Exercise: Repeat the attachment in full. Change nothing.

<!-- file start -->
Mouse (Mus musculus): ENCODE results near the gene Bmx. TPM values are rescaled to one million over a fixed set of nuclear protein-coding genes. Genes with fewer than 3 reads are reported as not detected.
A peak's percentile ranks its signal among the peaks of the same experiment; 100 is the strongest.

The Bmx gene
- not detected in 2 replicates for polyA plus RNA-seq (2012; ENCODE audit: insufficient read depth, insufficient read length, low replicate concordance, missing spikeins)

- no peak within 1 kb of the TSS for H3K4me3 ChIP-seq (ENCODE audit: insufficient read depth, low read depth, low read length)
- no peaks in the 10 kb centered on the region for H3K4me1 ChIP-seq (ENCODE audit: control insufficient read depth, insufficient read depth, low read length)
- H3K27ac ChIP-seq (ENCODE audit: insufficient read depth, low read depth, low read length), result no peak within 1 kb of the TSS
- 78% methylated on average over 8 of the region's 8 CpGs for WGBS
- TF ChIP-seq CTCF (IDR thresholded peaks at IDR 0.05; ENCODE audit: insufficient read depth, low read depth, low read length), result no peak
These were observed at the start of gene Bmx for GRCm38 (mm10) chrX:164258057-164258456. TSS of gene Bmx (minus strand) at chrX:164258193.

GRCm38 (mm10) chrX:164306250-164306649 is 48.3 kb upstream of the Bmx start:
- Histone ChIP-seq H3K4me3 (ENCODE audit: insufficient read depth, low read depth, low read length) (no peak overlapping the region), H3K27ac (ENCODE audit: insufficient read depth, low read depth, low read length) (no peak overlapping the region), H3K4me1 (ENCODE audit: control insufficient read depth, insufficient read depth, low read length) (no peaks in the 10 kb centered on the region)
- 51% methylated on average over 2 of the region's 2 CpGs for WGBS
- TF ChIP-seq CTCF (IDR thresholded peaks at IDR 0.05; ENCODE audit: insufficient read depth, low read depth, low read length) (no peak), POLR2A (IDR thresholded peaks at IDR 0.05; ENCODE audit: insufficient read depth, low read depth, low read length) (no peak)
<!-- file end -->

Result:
Mouse (Mus musculus): ENCODE results near the gene Bmx. TPM values are rescaled to one million over a fixed set of nuclear protein-coding genes. Genes with fewer than 3 reads are reported as not detected.
A peak's percentile ranks its signal among the peaks of the same experiment; 100 is the strongest.

The Bmx gene
- not detected in 2 replicates for polyA plus RNA-seq (2012; ENCODE audit: insufficient read depth, insufficient read length, low replicate concordance, missing spikeins)

- no peak within 1 kb of the TSS for H3K4me3 ChIP-seq (ENCODE audit: insufficient read depth, low read depth, low read length)
- no peaks in the 10 kb centered on the region for H3K4me1 ChIP-seq (ENCODE audit: control insufficient read depth, insufficient read depth, low read length)
- H3K27ac ChIP-seq (ENCODE audit: insufficient read depth, low read depth, low read length), result no peak within 1 kb of the TSS
- 78% methylated on average over 8 of the region's 8 CpGs for WGBS
- TF ChIP-seq CTCF (IDR thresholded peaks at IDR 0.05; ENCODE audit: insufficient read depth, low read depth, low read length), result no peak
These were observed at the start of gene Bmx for GRCm38 (mm10) chrX:164258057-164258456. TSS of gene Bmx (minus strand) at chrX:164258193.

GRCm38 (mm10) chrX:164306250-164306649 is 48.3 kb upstream of the Bmx start:
- Histone ChIP-seq H3K4me3 (ENCODE audit: insufficient read depth, low read depth, low read length) (no peak overlapping the region), H3K27ac (ENCODE audit: insufficient read depth, low read depth, low read length) (no peak overlapping the region), H3K4me1 (ENCODE audit: control insufficient read depth, insufficient read depth, low read length) (no peaks in the 10 kb centered on the region)
- 51% methylated on average over 2 of the region's 2 CpGs for WGBS
- TF ChIP-seq CTCF (IDR thresholded peaks at IDR 0.05; ENCODE audit: insufficient read depth, low read depth, low read length) (no peak), POLR2A (IDR thresholded peaks at IDR 0.05; ENCODE audit: insufficient read depth, low read depth, low read length) (no peak)